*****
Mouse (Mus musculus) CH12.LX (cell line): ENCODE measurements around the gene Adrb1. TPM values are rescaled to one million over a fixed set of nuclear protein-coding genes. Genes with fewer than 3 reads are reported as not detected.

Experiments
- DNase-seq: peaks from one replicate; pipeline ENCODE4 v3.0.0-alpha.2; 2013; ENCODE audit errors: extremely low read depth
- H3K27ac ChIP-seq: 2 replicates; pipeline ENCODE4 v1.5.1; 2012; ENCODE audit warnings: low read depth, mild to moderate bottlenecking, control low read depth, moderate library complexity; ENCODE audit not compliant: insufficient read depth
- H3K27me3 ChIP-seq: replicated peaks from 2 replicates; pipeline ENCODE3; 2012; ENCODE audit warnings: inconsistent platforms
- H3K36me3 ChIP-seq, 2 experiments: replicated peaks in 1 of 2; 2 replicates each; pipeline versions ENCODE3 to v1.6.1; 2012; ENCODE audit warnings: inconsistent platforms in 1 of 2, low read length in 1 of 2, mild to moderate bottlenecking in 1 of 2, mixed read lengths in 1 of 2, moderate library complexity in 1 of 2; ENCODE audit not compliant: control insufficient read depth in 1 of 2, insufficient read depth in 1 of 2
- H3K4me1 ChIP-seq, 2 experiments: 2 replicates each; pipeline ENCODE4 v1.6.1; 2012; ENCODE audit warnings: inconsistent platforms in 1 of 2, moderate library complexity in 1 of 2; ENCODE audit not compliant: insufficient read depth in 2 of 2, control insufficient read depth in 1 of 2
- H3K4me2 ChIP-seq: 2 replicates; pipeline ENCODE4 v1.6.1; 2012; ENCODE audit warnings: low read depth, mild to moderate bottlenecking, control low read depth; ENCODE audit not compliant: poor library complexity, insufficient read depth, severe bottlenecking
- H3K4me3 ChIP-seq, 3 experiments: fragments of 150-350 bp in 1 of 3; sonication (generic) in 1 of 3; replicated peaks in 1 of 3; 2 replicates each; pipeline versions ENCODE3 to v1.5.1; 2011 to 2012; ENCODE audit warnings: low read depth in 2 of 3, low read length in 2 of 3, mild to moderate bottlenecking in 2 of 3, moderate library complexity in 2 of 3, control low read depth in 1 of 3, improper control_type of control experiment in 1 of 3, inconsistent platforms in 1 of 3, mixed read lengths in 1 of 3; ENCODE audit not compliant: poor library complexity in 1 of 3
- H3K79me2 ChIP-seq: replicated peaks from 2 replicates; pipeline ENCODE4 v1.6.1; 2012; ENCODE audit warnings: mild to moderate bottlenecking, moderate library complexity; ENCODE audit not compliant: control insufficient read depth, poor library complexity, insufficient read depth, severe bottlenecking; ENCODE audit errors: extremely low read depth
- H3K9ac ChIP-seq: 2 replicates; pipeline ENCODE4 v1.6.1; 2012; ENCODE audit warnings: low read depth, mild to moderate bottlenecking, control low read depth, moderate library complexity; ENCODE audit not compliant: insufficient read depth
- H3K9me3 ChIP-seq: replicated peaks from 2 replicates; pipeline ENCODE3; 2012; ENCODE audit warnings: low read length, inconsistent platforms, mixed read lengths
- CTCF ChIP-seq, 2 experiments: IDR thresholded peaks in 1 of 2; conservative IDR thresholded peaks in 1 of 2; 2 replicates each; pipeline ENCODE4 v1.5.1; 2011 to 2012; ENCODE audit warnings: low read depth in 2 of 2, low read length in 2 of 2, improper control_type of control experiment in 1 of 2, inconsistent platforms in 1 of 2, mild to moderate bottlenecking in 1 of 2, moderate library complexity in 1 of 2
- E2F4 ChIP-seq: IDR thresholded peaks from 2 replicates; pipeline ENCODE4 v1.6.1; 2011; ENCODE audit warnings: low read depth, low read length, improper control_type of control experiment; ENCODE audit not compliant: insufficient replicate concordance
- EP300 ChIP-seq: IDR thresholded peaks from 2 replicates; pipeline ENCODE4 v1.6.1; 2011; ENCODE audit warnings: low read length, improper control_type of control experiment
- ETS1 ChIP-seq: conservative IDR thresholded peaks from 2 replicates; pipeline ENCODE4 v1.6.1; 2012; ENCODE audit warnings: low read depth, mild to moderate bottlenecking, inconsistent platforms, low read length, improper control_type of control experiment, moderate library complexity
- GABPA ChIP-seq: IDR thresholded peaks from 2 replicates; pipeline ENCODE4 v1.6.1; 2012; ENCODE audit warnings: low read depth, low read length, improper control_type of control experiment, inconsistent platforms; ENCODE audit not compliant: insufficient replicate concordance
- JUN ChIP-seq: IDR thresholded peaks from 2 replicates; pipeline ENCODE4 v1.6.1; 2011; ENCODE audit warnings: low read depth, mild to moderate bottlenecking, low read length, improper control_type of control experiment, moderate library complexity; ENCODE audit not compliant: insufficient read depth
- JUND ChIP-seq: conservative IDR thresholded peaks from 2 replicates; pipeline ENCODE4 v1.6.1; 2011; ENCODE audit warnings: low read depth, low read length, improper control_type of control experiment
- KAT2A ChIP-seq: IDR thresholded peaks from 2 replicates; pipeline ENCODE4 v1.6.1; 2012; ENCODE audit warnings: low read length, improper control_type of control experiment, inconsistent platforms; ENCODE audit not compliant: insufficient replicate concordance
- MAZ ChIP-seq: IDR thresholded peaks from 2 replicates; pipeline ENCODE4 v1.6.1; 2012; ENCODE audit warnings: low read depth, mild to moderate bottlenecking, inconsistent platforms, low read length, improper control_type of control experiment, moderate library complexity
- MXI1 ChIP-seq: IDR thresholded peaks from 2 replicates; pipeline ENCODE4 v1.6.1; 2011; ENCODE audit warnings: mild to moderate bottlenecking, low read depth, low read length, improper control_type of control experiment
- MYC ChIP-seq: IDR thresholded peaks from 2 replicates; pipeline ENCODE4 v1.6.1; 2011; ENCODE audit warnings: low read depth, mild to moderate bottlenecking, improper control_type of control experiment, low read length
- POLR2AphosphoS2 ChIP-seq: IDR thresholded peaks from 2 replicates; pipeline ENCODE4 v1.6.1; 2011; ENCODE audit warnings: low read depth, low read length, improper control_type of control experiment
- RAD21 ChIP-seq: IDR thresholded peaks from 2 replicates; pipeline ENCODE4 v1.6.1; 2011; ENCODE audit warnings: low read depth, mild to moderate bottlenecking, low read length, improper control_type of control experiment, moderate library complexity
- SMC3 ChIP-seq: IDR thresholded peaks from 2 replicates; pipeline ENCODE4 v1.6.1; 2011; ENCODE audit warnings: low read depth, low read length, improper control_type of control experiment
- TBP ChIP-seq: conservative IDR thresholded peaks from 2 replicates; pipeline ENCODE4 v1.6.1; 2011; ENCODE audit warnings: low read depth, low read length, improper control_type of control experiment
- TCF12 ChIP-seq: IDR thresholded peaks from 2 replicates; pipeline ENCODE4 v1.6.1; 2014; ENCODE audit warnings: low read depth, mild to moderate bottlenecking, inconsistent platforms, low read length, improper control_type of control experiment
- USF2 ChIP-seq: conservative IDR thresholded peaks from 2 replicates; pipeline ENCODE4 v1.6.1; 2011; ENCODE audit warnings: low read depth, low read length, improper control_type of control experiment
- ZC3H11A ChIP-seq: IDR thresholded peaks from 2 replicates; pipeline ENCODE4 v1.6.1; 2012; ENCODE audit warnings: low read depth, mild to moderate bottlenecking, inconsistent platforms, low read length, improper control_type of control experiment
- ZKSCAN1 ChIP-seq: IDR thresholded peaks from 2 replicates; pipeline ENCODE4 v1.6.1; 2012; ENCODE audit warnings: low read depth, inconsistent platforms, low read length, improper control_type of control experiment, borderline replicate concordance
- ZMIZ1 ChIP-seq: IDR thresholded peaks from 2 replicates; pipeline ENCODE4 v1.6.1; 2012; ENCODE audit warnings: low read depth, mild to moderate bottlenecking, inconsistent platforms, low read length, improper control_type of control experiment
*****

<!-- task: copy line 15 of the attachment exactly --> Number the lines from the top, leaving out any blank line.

- EP300 ChIP-seq: IDR thresholded peaks from 2 replicates; pipeline ENCODE4 v1.6.1; 2011; ENCODE audit warnings: low read length, improper control_type of control experiment